Martin, however, says that Avalos, if he could be found, would corroborate his story. He claimed, and now claims, that the I&NS had a duty to find Avalos, and that its efforts were insufficient. On appeal, the Board of Immigration Appeals remanded. Contrary to the assertions of Martin's counsel, it said nothing about a need to make further efforts to find Avalos, but it did require 'that every attempt should be made to find and present the statement which the witness Flemming claims was made by Avalos on November 27, 1966; and that both parties should be given the opportunity to present such further evidence as they may desire, which is relevant to the proceedings herein; and that the special inquiry officer's decision be made on the basis of the record as it stands at the completion of such reopened proceedings.'
After the remand, the I&NS did attempt to find Avalos. The border-crossing card taken from Avalos gave two addresses, one in Tijuana and one (his birthplace and the home of his father) in Villa Victoria, Michoacan, some 250 miles from Mexico City. Investigations in both places turned up nothing. No one was found who even knew Avalos, much less where he was. Martin seizes on a suggestion from an I&NS investigator who had been checking at Villa Victoria that a photograph of Avalos 'would be most helpful.' Whether one was sent does not appear, nor does it appear whether the I&NS had one. Martin claims that it did, and that the photograph was not sent to the investigator. Assuming that Martin is right, we do not think that failure to use this technique in trying to find Avalos is fatal. At the remand hearing, the hearing officer found that 'I am satisfied that the Immigration Service has made a conscientious effort to locate Jose Jorge Avalos-Magallon and that Mr. Avalos cannot be located.' The Board of Immigration Appeals, on a second appeal, came to a similar conclusion: 'There is evidence which establishes to our satisfaction that the Service has made a concerted effort to locate Avalos-Magallon in Mexico without success.' The record supports these findings. The expertise of the I&NS in assessing the difficulties of apprehending persons in a foreign country should not be lightly dismissed. See Tejeda v. I&NS supra, 346 F.2d at 391.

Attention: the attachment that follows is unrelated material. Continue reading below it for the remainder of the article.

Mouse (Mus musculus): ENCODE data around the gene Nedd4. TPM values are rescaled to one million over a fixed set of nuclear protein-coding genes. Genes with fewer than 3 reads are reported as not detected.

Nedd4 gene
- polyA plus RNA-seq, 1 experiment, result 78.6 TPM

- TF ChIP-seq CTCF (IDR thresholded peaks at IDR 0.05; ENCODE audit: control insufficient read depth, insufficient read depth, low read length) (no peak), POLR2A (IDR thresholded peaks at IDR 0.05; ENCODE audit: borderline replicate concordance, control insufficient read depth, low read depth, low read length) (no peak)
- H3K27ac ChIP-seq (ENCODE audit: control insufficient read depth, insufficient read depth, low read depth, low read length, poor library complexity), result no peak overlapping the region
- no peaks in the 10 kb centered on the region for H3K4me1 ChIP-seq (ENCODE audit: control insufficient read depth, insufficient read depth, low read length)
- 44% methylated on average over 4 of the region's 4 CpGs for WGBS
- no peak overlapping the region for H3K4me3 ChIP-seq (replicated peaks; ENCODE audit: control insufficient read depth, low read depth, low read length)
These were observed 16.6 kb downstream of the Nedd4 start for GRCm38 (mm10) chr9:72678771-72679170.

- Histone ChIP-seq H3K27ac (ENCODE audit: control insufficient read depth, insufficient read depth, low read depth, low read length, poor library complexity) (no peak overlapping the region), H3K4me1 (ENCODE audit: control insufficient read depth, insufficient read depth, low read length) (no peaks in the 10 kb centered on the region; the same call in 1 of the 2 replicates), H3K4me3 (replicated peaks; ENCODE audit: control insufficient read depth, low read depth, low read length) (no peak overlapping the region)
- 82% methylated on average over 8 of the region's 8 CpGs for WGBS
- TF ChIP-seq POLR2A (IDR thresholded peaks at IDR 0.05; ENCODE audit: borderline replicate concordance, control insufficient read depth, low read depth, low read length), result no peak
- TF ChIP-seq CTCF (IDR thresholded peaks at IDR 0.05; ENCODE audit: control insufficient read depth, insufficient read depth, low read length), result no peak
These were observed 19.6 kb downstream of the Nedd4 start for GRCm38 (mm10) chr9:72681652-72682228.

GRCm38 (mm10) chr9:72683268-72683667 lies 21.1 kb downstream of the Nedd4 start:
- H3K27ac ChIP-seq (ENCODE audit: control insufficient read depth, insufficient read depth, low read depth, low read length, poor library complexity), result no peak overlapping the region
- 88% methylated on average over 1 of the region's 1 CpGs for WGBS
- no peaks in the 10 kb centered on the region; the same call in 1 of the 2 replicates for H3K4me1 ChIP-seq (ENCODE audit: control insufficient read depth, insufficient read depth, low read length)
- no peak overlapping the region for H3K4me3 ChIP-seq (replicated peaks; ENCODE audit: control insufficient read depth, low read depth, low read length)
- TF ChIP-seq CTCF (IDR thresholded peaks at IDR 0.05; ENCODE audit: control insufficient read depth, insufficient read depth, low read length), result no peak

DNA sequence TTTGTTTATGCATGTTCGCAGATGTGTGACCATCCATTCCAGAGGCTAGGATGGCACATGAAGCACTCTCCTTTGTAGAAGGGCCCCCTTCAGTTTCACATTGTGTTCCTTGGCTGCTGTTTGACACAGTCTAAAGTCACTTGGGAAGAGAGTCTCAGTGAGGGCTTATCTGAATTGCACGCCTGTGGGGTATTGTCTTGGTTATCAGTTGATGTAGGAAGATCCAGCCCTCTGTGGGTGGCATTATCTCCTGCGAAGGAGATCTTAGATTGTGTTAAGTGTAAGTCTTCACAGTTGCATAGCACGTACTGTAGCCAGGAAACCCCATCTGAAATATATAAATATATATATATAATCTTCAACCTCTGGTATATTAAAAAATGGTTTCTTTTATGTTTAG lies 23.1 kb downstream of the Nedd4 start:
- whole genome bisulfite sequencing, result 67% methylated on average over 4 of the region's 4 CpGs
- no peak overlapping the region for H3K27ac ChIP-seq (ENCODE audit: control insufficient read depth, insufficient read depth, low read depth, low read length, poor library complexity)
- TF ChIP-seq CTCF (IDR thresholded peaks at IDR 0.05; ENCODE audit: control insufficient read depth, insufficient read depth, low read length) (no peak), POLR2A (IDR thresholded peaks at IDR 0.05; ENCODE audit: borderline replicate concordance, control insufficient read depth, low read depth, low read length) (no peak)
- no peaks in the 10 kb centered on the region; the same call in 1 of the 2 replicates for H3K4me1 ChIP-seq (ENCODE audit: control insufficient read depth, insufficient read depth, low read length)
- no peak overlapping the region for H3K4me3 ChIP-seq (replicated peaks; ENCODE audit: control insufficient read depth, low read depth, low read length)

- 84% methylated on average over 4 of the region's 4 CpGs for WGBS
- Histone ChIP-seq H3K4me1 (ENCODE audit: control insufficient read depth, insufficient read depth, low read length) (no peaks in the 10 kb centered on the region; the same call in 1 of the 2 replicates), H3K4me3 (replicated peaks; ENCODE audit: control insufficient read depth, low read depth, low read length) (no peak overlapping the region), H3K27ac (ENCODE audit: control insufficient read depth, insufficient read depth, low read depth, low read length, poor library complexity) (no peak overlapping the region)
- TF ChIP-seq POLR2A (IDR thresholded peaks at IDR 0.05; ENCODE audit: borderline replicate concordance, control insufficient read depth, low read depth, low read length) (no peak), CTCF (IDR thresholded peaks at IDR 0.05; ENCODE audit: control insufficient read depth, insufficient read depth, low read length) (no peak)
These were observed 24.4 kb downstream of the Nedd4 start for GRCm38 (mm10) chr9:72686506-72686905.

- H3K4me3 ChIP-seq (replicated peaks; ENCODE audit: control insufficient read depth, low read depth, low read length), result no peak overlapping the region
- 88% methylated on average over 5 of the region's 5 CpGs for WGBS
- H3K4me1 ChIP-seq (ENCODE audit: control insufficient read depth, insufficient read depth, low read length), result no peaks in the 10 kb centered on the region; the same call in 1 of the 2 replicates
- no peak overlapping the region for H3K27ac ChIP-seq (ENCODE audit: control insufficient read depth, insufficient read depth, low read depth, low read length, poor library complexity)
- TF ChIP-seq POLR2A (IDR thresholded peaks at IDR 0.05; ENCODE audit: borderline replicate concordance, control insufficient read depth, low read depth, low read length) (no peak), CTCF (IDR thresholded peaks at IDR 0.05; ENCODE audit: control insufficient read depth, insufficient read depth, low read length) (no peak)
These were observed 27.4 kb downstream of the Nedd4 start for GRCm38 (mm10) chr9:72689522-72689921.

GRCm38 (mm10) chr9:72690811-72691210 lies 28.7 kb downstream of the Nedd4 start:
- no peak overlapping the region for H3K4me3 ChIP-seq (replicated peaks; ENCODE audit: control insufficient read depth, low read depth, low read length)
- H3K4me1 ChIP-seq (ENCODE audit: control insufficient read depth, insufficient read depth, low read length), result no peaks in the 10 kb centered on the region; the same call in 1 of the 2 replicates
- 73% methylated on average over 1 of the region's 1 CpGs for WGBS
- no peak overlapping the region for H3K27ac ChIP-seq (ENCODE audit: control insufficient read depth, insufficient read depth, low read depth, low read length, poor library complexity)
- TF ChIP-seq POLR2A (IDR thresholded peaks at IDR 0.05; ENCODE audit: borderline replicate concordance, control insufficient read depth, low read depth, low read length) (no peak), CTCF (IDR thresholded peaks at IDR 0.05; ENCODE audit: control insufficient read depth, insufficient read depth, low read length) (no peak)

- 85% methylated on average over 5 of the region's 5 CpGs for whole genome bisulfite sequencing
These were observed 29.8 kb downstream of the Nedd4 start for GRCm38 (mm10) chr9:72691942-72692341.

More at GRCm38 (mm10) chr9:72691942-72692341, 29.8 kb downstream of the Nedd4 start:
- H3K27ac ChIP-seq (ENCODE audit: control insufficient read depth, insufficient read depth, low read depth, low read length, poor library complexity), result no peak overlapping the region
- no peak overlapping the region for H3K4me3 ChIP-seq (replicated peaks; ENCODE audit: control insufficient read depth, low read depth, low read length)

There is no evidence that the I&NS got rid of Avalos to prevent his being interviewed or called as a witness. The only evidence as to any statement by Avalos is in the report of his arrest, which was located and produced at the second hearing. Avalos told the arresting officer that he was going to Los Angeles to find work, that Martin knew it, and that Avalos was to pay Martin $10.00 for taking him there. This is hardly evidence favorable to Martin, and it is no basis for a claim that the I&NS intentionally got rid of a potentially adverse witness.
The only evidence in support of Martin's claim that Avalos would be a favorable witness is Martin's story of what happened. It is considerably weakened by his testimony that he did not really know Avalos, that he had only met him twice, both times accidentally in Tijuana, once at a feria and the second time on the day of the arrest. He admitted that he had no idea where Avalos was, and that he knew no one who knew Avalos.
The foregoing is much too thin a reed to support a claim that Martin was deprived of due process. This is not a criminal case, to which the Sixth Amendment applies, as is United States v. Mendez-Rodriguez, 9 Cir., 1971, 450 F.2d 1. See Lavoie v. I&NS, 9 Cir., 1969, 418 F.2d 732, 734.
2. Use of the affidavit of Lopez-Mendez.
Lopez was one of the two aliens found in Martin's car. He gave a sworn statement to an I&NS agent. The I&NS endeavored to keep him in this country by 'farming him out' (see United States v. Verduzco-Macias, 9 Cir., 1972, 463 F.2d 105; United States v. Tsutagawa, 9 Cir., 1974, 500 F.2d 420 (1974)), but he fled and could not be found.